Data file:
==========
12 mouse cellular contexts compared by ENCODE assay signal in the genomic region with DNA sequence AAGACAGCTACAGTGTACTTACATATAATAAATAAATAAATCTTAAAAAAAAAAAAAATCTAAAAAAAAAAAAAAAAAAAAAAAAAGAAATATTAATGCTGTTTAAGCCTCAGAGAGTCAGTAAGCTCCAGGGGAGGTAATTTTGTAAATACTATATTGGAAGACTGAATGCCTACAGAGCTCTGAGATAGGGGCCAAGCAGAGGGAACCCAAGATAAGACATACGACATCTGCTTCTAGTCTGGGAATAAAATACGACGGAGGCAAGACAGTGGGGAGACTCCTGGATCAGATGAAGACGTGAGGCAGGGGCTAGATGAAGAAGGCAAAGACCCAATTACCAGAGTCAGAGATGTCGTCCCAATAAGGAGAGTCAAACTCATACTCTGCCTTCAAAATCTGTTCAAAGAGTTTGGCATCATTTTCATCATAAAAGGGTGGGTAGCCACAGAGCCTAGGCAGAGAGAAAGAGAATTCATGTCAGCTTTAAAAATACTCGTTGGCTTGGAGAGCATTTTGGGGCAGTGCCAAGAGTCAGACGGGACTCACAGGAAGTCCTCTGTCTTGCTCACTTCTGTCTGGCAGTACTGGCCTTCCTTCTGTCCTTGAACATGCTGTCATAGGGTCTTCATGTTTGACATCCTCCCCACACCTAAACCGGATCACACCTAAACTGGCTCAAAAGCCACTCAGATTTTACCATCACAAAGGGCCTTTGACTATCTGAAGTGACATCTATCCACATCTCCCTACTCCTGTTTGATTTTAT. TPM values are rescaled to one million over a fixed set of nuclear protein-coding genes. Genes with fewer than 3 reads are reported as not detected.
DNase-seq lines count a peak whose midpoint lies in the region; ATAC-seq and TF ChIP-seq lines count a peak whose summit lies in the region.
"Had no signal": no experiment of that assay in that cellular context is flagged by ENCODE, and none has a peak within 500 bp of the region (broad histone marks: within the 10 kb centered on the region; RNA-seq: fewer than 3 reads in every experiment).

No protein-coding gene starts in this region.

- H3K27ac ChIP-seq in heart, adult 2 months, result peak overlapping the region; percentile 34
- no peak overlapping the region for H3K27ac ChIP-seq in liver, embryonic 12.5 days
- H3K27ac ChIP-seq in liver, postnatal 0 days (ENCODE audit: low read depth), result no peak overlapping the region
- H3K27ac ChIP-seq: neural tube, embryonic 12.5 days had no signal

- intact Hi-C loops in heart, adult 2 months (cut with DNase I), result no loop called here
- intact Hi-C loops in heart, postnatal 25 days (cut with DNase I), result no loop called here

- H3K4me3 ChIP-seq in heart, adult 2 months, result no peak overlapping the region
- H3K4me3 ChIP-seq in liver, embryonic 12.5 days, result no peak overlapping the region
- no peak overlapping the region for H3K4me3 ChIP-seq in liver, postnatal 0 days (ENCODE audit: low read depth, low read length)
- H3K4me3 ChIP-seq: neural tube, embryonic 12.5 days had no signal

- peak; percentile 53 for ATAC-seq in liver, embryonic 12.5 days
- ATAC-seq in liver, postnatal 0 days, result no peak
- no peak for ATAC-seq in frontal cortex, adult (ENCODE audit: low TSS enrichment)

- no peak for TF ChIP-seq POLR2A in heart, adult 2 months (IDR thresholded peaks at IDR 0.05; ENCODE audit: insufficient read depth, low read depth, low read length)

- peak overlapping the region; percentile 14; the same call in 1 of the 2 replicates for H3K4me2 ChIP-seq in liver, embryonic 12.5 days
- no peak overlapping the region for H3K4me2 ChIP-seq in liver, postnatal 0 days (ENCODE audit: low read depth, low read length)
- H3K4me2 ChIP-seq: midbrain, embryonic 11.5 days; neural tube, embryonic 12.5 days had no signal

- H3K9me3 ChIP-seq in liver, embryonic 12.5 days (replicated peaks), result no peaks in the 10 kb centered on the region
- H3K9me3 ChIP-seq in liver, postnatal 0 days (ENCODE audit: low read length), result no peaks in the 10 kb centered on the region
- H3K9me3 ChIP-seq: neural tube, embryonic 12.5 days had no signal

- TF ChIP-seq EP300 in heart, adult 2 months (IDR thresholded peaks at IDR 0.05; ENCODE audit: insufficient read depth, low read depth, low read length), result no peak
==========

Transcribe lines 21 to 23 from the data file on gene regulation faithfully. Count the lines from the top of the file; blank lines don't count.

- H3K4me2 ChIP-seq: midbrain, embryonic 11.5 days; neural tube, embryonic 12.5 days had no signal

- H3K9me3 ChIP-seq in liver, embryonic 12.5 days (replicated peaks), result no peaks in the 10 kb centered on the region
- H3K9me3 ChIP-seq in liver, postnatal 0 days (ENCODE audit: low read length), result no peaks in the 10 kb centered on the region